Memories of Shopping and Commerce from the TIDAL Toome archive – Liddy’s Shop

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Memories of Shopping and Commerce from the TIDAL Toome archive – Liddy’s Shop

Project Attributes


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16th March 2022

Rural shops were often adjoined to family homes in the Toomebridge area, with each populated by memorable characters. This photograph of Liddy’s shop in Cargin was taken in 1950 and sharing a conversation at the shop threshold are brother and sister Harry and Ginny Doherty and Mary O’Boyle (nee Liddy). This shop remained open until larger competition and the retirement of Mrs Liddy forced closure in the early 1990s.

Interviews held by the archive at TIDAL Toome offer an insight into the shops and businesses in the Toome area during the mid 20th century and the people who occupied an important commercial place in the community. Edmund McCann recalled during the Memories of Duneane project the range of shops on Toome main street and the business he conducted with them under the counter,

On the main street in Toome there were two grocers and general hardware shops; one owned by James McCann and the second owned by Frank Stewart. Farmers could be seen with their horses and carts collecting meal for cattle and pig feeding, as well as the week’s groceries. There was a confectioner’s shop owned by Kate Marron beside the railway, and on the opposite side of the street was Mullholland’s Drapery shop. This was run by three sisters; Bridget, Annie and Eva; and they had so much material and so many clothes in the shop the customers always had great difficulty in finding anything. At the gable end of the shop, alongside the footpath, was the village pump, from which villagers used to carry water in buckets, and a trough where the carters used to water their horses. As a young boy, I got to know a wee man called Bob McMillan, a carpenter by trade, and his wife had a wee shop. He asked me if I would catch him a rabbit and bring it down on a Saturday. I got the snares in action, set them on Friday evening and on Saturday morning I collected my kill for the night, sometimes four or five rabbits. I picked the best for Bob and he gave me eightpence and sometimes tenpence and I had the contract of supplying Bob for two winters. I took my remaining rabbits to Aaron Corr for sixpence each. Aaron exported all his fowl and rabbits to England, and on Saturdays I left the meat in a butcher’s shop in Magherafelt, Paddy Louden’s, and next door in a confectioner’s shop owned by Maggie Totten.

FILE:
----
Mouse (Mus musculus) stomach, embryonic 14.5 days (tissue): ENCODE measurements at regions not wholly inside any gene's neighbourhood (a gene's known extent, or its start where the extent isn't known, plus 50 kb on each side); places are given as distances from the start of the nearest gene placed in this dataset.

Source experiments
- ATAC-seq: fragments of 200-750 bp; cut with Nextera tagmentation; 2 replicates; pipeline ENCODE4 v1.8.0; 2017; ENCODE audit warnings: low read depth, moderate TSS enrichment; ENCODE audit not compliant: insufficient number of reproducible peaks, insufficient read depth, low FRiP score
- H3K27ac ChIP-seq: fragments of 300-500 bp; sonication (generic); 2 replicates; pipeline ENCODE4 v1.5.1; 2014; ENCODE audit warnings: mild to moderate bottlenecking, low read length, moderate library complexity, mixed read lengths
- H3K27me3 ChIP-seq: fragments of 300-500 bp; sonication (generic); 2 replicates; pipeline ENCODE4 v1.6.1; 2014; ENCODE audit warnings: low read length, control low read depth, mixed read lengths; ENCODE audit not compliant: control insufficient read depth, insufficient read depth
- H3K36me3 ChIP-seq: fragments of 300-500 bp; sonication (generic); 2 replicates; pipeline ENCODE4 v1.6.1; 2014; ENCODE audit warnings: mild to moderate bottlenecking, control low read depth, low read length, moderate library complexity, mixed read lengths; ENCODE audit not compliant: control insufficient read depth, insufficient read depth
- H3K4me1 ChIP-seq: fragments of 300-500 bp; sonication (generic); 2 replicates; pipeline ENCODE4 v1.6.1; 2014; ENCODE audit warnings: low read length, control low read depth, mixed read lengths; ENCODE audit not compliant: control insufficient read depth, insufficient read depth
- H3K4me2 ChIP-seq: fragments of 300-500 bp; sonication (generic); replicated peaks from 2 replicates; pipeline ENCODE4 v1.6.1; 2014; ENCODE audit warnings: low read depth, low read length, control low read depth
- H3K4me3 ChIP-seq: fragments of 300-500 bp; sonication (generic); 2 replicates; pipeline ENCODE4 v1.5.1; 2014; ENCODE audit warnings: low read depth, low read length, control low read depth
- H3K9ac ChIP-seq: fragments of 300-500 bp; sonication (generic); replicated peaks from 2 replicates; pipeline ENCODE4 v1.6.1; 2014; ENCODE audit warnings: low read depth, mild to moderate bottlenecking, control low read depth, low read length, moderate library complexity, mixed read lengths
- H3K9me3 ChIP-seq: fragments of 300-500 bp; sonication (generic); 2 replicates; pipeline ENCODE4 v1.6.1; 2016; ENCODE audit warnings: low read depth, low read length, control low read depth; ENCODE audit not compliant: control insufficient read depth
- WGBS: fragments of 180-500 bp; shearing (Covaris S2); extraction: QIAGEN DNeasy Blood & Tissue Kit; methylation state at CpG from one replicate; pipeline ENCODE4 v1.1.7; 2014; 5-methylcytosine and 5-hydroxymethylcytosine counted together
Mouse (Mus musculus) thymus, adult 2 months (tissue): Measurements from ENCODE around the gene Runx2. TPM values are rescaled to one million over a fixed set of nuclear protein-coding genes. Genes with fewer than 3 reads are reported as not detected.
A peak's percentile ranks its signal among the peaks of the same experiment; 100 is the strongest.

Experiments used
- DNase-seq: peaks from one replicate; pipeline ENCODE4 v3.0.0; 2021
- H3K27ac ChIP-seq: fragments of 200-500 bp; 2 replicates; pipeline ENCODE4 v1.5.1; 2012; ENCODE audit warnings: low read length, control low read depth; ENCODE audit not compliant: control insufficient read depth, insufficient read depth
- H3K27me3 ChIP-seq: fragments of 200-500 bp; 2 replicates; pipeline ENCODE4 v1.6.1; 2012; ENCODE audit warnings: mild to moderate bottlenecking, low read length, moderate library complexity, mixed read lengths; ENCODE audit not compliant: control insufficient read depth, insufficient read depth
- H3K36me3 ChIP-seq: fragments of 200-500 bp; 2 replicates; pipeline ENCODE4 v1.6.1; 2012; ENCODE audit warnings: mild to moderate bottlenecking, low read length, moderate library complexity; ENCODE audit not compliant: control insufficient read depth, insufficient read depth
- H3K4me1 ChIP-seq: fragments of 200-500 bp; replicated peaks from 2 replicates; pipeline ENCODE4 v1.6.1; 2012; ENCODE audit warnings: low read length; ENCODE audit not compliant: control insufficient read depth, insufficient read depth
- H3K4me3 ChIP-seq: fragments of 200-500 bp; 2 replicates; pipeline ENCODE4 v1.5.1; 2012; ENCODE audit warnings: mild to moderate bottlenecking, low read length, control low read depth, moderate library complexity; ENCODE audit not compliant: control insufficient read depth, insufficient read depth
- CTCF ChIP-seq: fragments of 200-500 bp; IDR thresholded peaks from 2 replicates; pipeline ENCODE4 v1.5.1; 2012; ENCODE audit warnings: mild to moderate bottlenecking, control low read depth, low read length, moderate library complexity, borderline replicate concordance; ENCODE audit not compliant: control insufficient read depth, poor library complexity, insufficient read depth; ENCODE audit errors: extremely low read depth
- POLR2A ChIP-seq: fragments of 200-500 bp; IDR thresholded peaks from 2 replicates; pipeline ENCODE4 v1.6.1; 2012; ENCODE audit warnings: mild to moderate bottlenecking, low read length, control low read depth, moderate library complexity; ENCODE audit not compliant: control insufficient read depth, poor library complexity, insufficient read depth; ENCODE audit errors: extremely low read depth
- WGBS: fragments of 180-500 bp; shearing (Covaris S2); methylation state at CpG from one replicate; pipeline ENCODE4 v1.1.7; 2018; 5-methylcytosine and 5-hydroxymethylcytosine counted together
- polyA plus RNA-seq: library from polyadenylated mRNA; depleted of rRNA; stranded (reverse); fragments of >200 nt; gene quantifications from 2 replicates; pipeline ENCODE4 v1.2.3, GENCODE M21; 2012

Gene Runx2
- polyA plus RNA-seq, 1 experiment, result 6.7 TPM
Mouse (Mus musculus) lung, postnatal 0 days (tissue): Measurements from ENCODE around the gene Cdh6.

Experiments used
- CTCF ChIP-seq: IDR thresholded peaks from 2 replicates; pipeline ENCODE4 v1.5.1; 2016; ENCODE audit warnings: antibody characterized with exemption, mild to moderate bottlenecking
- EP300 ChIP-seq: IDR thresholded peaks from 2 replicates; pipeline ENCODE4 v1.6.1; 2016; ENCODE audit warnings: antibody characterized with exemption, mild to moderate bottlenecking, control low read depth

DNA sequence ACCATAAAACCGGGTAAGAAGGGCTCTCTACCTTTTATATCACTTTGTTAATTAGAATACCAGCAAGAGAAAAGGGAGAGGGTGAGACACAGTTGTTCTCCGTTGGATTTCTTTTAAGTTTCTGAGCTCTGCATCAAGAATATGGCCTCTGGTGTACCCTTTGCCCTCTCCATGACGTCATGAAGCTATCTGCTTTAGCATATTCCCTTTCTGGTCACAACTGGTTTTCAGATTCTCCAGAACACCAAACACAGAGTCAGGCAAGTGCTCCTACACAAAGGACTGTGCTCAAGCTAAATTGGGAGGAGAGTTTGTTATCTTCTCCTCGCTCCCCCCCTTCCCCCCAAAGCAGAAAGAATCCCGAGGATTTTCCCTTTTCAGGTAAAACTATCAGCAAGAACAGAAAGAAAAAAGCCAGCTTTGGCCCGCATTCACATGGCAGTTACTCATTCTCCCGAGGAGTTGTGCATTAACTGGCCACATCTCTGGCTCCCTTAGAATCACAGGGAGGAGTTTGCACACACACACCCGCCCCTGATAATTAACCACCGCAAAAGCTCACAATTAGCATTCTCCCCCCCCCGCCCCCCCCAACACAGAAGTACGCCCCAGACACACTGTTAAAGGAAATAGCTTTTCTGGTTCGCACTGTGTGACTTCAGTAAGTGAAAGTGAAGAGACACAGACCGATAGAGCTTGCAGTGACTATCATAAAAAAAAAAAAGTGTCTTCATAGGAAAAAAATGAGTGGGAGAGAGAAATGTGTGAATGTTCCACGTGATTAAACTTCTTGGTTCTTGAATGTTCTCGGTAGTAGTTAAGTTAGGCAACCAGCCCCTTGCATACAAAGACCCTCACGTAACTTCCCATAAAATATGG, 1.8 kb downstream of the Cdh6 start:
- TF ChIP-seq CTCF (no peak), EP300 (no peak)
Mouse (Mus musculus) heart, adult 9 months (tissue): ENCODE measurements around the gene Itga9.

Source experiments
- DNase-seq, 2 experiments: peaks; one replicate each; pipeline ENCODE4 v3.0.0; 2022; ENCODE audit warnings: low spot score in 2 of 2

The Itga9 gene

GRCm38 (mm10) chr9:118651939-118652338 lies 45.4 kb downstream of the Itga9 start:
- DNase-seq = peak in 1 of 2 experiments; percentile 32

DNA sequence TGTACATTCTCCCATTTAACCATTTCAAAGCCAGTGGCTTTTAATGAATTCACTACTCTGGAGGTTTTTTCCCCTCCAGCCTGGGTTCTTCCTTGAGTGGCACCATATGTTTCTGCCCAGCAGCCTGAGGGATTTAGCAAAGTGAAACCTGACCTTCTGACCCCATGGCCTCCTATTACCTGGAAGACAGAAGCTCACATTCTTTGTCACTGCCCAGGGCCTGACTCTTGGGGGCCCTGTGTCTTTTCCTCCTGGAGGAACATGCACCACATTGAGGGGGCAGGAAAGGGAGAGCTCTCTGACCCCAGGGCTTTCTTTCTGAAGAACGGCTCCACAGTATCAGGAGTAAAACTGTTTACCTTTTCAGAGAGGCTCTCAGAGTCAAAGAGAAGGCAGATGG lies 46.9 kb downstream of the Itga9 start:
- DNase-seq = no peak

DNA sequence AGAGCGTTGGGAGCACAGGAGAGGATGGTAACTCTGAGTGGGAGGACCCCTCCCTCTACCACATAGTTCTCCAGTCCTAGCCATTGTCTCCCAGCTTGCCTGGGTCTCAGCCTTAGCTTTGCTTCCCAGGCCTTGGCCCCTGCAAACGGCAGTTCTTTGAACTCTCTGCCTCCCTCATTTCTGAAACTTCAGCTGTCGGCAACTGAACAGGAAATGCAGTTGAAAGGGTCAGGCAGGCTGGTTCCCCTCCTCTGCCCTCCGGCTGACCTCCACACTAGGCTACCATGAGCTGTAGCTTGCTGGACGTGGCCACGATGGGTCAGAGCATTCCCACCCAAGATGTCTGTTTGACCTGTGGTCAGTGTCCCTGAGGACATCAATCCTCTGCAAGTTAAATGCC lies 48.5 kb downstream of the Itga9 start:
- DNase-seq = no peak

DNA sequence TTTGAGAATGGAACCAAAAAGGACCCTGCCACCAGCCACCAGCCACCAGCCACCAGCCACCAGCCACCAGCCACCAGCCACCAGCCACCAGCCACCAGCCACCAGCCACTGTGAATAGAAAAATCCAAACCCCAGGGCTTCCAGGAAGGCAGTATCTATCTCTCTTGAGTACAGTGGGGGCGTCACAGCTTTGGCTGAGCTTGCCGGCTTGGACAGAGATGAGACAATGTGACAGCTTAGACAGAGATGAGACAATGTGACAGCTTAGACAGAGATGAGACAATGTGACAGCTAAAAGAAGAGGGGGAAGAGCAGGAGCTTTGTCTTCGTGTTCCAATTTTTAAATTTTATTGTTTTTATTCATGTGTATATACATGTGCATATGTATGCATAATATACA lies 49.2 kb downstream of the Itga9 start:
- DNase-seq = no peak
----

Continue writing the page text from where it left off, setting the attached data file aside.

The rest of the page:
Gerry McCann, a grocer from Toome who was interviewed for the South Antrim Living Memories project, became an early mentor to the current Director of TIDAL Toome, Una Johnson, and has left an indelible impression on the collective memory of the community. His words have been preserved by volunteer interview teams who contributed to the project between 2013 and 2015. McCann’s grocery stores was the oldest business in Toome, founded by his father James in 1917. Gerry was involved in the running of the business from childhood, and when he was a boy spent his days delivering goods on a bicycle, and later a small van, for a 10-12 mile radius to the local villages.

“In the days before pre-packaged food, tea was weighed out, and cheese was cut to whatever size the customer wanted. I can remember people calling for their weekly shopping in a pony and trap. Groceries were wrapped up in paper rather than in plastic bags. In the shop you had to have a wee bit of tick to allow people to pay for their groceries when they could afford them. It was frequently the case that the mothers and wives brought five or six cases of eggs to the shop instead of handing over money.”